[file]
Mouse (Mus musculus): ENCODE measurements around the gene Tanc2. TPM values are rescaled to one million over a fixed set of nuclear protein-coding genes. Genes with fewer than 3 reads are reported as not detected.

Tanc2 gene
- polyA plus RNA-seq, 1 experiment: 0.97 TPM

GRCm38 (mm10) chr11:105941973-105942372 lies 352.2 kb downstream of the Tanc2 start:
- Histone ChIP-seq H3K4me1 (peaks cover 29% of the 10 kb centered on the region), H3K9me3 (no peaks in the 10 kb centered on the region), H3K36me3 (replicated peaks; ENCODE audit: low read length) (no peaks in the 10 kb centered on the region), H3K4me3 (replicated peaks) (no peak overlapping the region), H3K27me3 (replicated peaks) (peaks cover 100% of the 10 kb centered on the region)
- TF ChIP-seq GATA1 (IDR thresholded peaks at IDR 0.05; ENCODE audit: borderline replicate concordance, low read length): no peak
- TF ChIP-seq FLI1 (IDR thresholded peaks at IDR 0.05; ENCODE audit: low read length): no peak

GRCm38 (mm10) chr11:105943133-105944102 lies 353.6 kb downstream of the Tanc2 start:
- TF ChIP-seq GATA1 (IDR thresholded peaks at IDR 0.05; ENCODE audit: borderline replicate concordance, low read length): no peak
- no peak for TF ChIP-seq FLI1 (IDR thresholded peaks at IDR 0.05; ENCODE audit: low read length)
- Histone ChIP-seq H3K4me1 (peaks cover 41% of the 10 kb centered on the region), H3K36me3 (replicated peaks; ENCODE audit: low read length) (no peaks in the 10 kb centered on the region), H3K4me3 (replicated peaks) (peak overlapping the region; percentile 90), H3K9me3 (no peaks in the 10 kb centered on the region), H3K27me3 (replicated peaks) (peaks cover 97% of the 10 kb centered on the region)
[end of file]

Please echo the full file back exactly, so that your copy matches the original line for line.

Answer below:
Mouse (Mus musculus): ENCODE measurements around the gene Tanc2. TPM values are rescaled to one million over a fixed set of nuclear protein-coding genes. Genes with fewer than 3 reads are reported as not detected.

Tanc2 gene
- polyA plus RNA-seq, 1 experiment: 0.97 TPM

GRCm38 (mm10) chr11:105941973-105942372 lies 352.2 kb downstream of the Tanc2 start:
- Histone ChIP-seq H3K4me1 (peaks cover 29% of the 10 kb centered on the region), H3K9me3 (no peaks in the 10 kb centered on the region), H3K36me3 (replicated peaks; ENCODE audit: low read length) (no peaks in the 10 kb centered on the region), H3K4me3 (replicated peaks) (no peak overlapping the region), H3K27me3 (replicated peaks) (peaks cover 100% of the 10 kb centered on the region)
- TF ChIP-seq GATA1 (IDR thresholded peaks at IDR 0.05; ENCODE audit: borderline replicate concordance, low read length): no peak
- TF ChIP-seq FLI1 (IDR thresholded peaks at IDR 0.05; ENCODE audit: low read length): no peak

GRCm38 (mm10) chr11:105943133-105944102 lies 353.6 kb downstream of the Tanc2 start:
- TF ChIP-seq GATA1 (IDR thresholded peaks at IDR 0.05; ENCODE audit: borderline replicate concordance, low read length): no peak
- no peak for TF ChIP-seq FLI1 (IDR thresholded peaks at IDR 0.05; ENCODE audit: low read length)
- Histone ChIP-seq H3K4me1 (peaks cover 41% of the 10 kb centered on the region), H3K36me3 (replicated peaks; ENCODE audit: low read length) (no peaks in the 10 kb centered on the region), H3K4me3 (replicated peaks) (peak overlapping the region; percentile 90), H3K9me3 (no peaks in the 10 kb centered on the region), H3K27me3 (replicated peaks) (peaks cover 97% of the 10 kb centered on the region)